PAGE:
If you come to SOMA with a sadistic urge to spend a few hours having your heart rattled against your ribcage, you’ll leave disappointed. SOMA’s story – not the pants-filling horror we expected from Frictional Games – takes centre stage. You’re Simon Jarrett, arriving confused and scared at a research facility deep in the Atlantic Ocean. With little choice, you plunge into the darkness.
Pathos-II is a joy to explore: an homage to classic sci-fi films complete with whirring machinery, flickering lights, and a cast of robots. As you move from room to room – through cramped living quarters crammed with personal affects to glass walkways revealing the living ocean around you – the story of the base’s terrifying past slowly reveals itself. It’s filled with scribbled notes between now-dead colleagues and haunting audio recordings, each offering new information.
It unfolds at a slow pace, but you’re never in one place long enough to feel bored, as the game whisks you between sections of the base via abandoned rescue boats, shuttles, and the ocean’s open floor. SOMA’s theme makes it all the more intriguing. Without giving too much away, it asks the question: what does it mean to be human? If that sounds too lofty, don’t worry. It’s made believable by the setting, and by the occasional robot characters that fill it. Aside from the flat protagonist, it’s well acted, and superb sound effects make the world come alive.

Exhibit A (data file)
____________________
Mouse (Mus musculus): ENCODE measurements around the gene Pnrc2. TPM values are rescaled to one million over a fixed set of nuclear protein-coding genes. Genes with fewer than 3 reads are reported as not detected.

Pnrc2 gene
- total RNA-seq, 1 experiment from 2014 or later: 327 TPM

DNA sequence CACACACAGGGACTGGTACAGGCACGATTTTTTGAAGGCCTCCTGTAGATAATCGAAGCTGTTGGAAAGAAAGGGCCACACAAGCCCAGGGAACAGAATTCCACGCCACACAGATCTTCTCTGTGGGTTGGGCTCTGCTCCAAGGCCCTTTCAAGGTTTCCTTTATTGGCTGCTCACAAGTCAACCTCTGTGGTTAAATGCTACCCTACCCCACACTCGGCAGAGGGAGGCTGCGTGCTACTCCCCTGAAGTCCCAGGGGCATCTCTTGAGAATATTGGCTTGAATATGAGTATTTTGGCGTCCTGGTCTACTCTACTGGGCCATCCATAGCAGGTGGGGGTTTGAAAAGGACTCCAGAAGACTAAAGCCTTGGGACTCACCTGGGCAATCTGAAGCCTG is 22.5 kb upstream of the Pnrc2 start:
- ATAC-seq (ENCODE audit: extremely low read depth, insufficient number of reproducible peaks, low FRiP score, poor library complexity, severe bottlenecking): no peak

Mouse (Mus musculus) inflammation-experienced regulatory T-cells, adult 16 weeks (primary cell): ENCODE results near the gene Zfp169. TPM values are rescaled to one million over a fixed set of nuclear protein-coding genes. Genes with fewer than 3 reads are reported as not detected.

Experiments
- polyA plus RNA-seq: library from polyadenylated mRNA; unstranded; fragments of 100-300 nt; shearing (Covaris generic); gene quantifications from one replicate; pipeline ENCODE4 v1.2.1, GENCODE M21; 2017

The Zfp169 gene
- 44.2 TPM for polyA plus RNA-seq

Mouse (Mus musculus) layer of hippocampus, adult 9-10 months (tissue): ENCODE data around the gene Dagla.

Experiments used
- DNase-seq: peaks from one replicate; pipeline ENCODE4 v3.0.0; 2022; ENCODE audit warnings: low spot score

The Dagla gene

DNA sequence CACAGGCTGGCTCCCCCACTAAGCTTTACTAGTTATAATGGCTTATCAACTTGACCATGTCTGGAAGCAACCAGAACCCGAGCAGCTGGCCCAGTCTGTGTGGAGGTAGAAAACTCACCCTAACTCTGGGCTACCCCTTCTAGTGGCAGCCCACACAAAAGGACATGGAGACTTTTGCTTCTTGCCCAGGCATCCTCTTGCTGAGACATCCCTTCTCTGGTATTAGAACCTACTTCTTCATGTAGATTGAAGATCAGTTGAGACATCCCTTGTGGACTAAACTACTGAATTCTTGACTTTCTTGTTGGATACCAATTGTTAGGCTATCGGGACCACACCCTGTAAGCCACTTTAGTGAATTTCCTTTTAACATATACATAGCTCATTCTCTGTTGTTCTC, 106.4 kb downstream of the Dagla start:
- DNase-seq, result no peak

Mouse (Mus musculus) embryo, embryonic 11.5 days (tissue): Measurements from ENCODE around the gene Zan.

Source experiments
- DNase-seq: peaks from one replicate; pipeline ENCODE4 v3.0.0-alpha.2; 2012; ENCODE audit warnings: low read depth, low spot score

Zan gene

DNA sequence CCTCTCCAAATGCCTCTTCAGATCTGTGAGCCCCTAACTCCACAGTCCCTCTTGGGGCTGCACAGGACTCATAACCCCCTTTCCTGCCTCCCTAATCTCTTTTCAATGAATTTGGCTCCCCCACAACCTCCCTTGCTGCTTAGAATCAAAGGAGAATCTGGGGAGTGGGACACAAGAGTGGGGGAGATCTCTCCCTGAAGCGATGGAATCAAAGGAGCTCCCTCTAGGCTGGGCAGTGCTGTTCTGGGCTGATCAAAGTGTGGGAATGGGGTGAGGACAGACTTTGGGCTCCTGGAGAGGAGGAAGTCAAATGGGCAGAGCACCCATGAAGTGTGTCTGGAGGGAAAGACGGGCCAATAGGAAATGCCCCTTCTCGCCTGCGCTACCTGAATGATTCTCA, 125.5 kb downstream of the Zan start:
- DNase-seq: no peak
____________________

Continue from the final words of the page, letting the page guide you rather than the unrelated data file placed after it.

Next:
But remember: this is a horror game. Your time spent poking around living quarters, solving satisfying computer and physics-based puzzles are interrupted by drawn-out horror sequences that lend a sense of foreboding to the entire game. It’s the right kind of horror: slow-burning, short on jump-scares but filled with anxious glances over the shoulder. Every time your screen flickers with static – a sign a monster is near – you’ll want to cower in a corner, turn the sound down, and cry until it all just goes away.
But after a while these segments frustrate. Your enemies are easily fooled, and will leave you alone if you look at a wall long enough. They’re repetitive, too: they vary in appearance, but at their core these sections are just variations on a theme. Worst of all – and this is a sign of just how good the story is – you feel like you’re missing out on the wider game. You go from learning something new in every room to thirty minutes scrabbling around in the dark.
Every time you see that static, your heart sinks. Not just because you know you’re about to reveal how much of a coward you are, but because you resent the fact you’re being taken away from SOMA’s wonderful world. The result is an unhappy marriage of horror and narrative exploration, but – by the end of the satisfying story – you’ll be glad you stuck it out.